Somehow, it does. Amidst digressions that seem merely nostalgic, digressions that loop about themselves and come back together like tied shoelaces, digressions within digressions, which transpire to be not just digressions but indeed crucial plot points hiding in brazen anticipation of the big reveal, somehow the story of Krikkit is told. (And by this we mean not just the backdrop of Krikkit – which Slartibartfast exposits shamelessly – but the actual story; the saga of Krikkit once wrested away from the Doctor Who canon and repurposed for Hitchhiker’s.) Arthur Dent remains totally ineffectual, Ford Prefect feckless and hedonistic, Zaphod a restless gadabout, yet through their free-floating conduit and surging by way of discursive slingshot, Life, the Universe and Everything takes on its own unique character. Adams, after dedicating the book, writes that it is “freely adapted” from the radio programme. The two words form at best an infelicitous understatement. In truth, and under cover of its irrepressibly zany content and an overly deliberate, at times predictable stylistic enunciation, the third Hitchhiker’s novel was entirely retrofitted.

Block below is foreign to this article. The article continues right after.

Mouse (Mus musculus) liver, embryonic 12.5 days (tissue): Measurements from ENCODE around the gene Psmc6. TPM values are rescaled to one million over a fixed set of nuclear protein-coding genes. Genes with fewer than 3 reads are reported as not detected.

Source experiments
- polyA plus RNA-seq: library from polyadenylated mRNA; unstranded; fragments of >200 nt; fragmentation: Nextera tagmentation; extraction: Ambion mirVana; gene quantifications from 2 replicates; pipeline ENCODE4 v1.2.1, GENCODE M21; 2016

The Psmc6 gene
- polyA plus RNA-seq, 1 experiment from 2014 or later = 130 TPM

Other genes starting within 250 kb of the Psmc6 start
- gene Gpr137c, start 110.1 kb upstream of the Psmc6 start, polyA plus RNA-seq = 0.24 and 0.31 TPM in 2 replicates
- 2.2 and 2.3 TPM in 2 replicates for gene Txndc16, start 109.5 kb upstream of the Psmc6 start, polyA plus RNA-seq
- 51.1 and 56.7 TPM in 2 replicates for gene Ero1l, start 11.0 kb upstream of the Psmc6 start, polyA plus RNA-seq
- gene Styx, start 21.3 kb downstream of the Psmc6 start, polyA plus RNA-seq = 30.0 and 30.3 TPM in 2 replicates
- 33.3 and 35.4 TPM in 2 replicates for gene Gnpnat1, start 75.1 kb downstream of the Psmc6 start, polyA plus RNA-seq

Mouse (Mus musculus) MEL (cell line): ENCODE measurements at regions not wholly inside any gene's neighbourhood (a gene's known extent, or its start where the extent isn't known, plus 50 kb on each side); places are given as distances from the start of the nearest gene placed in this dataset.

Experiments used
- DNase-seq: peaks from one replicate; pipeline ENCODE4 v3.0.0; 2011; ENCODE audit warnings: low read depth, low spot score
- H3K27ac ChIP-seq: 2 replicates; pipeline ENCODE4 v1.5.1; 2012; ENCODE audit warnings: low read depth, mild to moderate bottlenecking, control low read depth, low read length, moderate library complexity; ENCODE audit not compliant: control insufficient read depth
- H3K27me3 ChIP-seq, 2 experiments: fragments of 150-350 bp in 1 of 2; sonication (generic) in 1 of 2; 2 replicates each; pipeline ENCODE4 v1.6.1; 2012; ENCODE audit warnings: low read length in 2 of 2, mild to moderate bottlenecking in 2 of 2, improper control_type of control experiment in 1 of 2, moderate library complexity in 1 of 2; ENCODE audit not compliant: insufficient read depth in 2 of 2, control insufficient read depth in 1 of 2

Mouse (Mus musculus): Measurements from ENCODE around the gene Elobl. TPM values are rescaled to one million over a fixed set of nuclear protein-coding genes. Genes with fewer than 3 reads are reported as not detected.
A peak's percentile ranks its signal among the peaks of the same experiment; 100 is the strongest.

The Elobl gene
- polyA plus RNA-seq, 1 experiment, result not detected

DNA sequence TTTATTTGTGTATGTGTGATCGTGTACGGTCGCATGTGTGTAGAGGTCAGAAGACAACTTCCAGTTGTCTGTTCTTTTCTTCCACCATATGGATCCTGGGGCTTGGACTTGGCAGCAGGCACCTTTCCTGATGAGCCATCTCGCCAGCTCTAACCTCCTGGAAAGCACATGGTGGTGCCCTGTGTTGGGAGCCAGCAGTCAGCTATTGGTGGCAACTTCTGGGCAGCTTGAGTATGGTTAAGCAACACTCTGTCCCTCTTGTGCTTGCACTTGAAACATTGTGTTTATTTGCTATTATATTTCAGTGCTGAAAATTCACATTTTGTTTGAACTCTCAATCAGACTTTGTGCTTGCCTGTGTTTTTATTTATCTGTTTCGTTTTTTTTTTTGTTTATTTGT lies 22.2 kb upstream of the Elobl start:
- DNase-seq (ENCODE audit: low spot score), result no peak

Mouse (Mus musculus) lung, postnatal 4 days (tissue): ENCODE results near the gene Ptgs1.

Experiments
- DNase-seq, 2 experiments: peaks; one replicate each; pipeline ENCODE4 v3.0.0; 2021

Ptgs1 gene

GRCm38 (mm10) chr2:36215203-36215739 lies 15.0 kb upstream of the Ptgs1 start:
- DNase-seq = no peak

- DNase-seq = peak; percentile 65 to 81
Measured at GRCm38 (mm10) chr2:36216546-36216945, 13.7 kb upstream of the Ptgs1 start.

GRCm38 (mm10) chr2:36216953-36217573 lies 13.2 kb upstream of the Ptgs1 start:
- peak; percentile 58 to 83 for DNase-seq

Nowadays, there are several different manifestations of Life, the Universe and Everything to choose from, not least of all an audiobook read by Adams himself (from which was taken his outrageously apoplectic posthumous contribution to the third Hitchhiker’s radio series, voicing Agrajag with lisping, fang-tearing relish in Fit the Sixteenth). One such rendition that adds definitive nuance to Adams’ text is the 2006 audiobook read by Martin Freeman, who in 2005 had played Arthur Dent in the film version of Hitchhiker’s. Not only does Freeman exhibit a well-pitched array of character voices, he brings also a dash of his more assertive film persona to the narration, the story thus coming across almost as if filtered through the perceptions of a more rounded, more self-assured Arthur Dent. If Life, the Universe and Everything has garnered one particular criticism it is that, unlike the seat-of-the-pants exuberance of its much-vaunted predecessors, its word follies, for all their careful construction, feel inexplicably piecemeal. Freeman’s contribution goes a long way towards plastering over the cracks in the façade.
All told (and as frequently related in this review) Life, the Universe and Everything is a remarkable book. Perhaps not wholly remarkable – perhaps not reaching the fanciful heights of perhaps the most remarkable book ever to come out of the great publishing corporations of Ursa Minor – but remarkable nonetheless, and even more so as read by Martin Freeman. Thirty-four years on, pulling the ring-tab will still open to readers a novel of largely unparalleled zest.